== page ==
BEA and Palm join forces over handheld Web services

Palm and BEA Systems have announced plans to encourage development of Web services-based applications for Palm handheld devices.

Palm and BEA Systems have announced plans to encourage development of Web services-based applications for Palm handheld devices.

Using Palm's Reliable Transport infrastructure technology and WebLogic Server 7.0, BEA's J2EE-based application server platform, the companies intend to make it possible to write single applications that will run on both BEA servers and Palm handhelds. Developers will be able to build Palm applications that can either be wireless or downloaded via a Palm cradle to interface to back-end business logic.

"The goal is for the first time to really bring enterprise data and Web services to the Palm handheld based on the BEA platform and to continue to provide the flexibility the enterprise needs in working with [its] application server of choice," said Judy Kirkpatrick, vice-president of strategic alliances at Palm.

Through the partnership, a BEA WebLogic Workshop component called a control will be developed to bridge WebLogic to the Palm, according to Chris Morgan, Palm director of strategic alliances.

Palm's Reliable Transport technology will be deployed to take care of low-level communications between the applications server and the handheld, Morgan said. Reliable Transport supports protocols such as GPRS.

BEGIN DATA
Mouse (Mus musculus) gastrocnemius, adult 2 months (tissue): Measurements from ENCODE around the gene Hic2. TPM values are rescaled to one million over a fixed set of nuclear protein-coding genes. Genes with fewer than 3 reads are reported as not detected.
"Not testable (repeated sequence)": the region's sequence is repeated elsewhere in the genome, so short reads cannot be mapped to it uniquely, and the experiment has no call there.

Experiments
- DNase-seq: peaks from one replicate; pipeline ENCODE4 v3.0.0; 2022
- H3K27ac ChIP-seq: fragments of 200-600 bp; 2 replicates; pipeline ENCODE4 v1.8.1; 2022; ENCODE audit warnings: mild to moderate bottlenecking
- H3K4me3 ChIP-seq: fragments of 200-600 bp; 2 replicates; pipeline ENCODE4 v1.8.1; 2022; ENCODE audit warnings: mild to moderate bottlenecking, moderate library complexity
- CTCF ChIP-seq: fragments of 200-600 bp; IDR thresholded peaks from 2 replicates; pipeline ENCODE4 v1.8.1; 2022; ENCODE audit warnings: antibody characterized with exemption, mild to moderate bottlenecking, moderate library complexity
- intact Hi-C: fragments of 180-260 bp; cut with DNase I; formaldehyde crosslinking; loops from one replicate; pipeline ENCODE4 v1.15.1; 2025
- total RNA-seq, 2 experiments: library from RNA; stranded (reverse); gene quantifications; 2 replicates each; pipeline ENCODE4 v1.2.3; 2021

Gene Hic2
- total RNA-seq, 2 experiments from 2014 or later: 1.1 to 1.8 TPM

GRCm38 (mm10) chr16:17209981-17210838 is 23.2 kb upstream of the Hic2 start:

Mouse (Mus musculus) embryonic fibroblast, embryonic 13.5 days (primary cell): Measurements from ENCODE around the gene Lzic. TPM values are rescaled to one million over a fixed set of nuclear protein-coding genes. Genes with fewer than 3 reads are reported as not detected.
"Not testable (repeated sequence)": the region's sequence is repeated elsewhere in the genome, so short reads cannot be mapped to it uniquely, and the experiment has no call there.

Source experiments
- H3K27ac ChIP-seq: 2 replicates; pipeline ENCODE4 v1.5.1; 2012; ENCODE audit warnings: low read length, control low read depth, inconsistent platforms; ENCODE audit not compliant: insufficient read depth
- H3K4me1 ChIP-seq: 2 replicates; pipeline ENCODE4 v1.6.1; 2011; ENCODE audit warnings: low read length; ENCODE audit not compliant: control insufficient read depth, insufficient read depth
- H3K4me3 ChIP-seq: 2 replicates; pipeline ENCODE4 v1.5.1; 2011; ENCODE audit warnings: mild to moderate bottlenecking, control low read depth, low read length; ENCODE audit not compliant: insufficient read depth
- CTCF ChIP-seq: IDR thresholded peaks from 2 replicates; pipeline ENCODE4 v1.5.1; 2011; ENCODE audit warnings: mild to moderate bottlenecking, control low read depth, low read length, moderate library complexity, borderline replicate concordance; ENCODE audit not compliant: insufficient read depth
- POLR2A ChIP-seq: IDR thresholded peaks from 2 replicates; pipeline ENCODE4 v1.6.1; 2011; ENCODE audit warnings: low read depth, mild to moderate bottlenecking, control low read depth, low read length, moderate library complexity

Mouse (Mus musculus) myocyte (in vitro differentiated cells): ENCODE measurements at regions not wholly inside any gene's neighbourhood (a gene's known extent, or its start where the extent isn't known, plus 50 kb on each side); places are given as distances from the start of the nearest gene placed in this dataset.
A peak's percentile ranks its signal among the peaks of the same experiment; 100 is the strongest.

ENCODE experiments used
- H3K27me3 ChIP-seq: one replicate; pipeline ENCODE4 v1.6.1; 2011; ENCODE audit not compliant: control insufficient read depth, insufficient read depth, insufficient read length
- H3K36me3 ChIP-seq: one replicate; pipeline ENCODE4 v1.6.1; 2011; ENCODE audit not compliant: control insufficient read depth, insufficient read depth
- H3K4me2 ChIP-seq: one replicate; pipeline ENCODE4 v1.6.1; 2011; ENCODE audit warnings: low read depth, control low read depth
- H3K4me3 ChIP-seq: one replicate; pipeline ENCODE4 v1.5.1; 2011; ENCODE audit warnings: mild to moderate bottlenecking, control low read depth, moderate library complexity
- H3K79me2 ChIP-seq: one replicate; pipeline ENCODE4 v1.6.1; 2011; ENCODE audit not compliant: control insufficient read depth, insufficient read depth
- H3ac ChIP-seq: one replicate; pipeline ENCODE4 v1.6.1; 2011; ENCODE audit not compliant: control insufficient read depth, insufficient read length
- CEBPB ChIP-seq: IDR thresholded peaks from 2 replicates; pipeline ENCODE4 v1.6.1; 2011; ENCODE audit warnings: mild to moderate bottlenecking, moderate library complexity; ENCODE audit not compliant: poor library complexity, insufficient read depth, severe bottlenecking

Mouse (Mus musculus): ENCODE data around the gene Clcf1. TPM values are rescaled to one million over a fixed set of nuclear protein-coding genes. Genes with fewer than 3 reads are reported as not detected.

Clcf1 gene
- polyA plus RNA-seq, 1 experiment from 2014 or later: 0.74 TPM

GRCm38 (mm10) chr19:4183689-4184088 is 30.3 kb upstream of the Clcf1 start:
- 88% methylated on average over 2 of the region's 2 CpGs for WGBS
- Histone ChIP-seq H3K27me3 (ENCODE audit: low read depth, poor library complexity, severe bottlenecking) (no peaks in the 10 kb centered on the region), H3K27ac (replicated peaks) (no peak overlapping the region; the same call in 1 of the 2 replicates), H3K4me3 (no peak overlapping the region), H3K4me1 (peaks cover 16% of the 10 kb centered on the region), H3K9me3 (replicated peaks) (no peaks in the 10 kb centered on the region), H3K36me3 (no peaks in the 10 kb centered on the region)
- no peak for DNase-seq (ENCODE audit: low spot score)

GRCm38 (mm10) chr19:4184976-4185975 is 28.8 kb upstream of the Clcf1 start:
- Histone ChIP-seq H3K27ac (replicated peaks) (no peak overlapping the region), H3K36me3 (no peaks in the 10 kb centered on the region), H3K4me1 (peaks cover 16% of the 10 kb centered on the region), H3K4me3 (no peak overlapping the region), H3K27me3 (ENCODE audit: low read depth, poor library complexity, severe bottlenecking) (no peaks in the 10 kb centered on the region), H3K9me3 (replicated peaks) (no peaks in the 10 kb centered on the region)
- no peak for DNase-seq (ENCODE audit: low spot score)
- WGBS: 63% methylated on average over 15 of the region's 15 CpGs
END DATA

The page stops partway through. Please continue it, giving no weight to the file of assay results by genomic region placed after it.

Web services will be deployed with Reliable Transport to move XML and Soap messages back and forth between the application server and device, said Morgan.

"This [technology] allows structured data to move from the server to the Palm, and it's executed typically in a Java environment or a C++ environment from the Palm," Morgan said.

To run applications, the Palm client will require the Reliable Transport technology, an XML parser, Soap engine and, to run Java code, a Java Virtual machine from PalmSource. The Palm control resides on the application server.

The Palm-BEA arrangement will enable a single application to be developed for both the Palm and the server, Morgan said. "Right now, to do this, [developers] would have to do all the business logic in the BEA server. Today, they would then have to write a completely different application for the Palm," he said.

Applications such as travel or expense reports could be deployed on the Palm via the arrangement between the companies, according to Morgan.

A beta release of the BEA-Palm software combination is due later this year, with general availability planned for the first quarter of 2003.

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